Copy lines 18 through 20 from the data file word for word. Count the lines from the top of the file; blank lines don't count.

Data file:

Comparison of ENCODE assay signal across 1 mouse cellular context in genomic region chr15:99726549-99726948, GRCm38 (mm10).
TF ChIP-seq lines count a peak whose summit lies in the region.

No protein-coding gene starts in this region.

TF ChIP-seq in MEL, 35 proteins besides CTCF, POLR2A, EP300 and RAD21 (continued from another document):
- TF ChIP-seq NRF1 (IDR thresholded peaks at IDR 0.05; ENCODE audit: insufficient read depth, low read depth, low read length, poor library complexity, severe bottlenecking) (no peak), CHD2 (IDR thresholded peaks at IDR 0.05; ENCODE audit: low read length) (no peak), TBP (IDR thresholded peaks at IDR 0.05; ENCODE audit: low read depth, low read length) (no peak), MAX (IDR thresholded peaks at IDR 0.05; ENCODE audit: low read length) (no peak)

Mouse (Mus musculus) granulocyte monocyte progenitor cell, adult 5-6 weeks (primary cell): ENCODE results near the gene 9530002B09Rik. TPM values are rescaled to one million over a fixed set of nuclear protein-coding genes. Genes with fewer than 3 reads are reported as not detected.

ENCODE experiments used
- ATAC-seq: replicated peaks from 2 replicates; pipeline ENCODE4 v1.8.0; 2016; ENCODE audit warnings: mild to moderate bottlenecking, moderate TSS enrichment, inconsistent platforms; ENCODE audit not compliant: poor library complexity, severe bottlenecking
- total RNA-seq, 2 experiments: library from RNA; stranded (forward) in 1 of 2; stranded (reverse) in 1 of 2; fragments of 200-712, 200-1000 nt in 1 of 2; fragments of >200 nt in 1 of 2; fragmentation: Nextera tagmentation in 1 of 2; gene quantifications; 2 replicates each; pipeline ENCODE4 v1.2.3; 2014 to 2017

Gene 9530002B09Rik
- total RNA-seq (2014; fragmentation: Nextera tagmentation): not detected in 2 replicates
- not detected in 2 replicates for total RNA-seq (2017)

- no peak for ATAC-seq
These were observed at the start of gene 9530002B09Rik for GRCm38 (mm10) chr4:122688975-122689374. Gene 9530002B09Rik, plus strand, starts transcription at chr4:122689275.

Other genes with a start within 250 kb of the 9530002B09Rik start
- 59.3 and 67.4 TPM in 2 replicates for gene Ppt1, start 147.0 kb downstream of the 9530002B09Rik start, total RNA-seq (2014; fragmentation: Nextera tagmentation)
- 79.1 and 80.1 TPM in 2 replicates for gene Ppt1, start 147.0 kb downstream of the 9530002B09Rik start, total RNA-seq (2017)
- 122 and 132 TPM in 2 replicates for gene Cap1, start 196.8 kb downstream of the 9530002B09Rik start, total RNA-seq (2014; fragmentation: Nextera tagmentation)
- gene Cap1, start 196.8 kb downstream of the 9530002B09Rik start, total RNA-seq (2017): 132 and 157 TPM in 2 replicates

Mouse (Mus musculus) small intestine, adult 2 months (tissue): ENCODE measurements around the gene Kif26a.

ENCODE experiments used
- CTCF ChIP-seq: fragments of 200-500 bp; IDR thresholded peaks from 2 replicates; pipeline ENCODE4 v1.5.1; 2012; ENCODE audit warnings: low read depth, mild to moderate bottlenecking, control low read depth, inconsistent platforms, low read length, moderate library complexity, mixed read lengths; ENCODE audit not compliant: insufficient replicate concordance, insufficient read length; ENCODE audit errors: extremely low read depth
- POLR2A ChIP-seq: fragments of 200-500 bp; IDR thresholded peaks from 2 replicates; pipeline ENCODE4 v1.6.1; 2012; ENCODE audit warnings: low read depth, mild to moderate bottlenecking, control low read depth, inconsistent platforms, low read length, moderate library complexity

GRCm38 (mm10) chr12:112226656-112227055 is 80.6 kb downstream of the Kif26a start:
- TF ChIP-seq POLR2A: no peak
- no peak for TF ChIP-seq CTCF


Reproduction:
- 122 and 132 TPM in 2 replicates for gene Cap1, start 196.8 kb downstream of the 9530002B09Rik start, total RNA-seq (2014; fragmentation: Nextera tagmentation)
- gene Cap1, start 196.8 kb downstream of the 9530002B09Rik start, total RNA-seq (2017): 132 and 157 TPM in 2 replicates

Mouse (Mus musculus) small intestine, adult 2 months (tissue): ENCODE measurements around the gene Kif26a.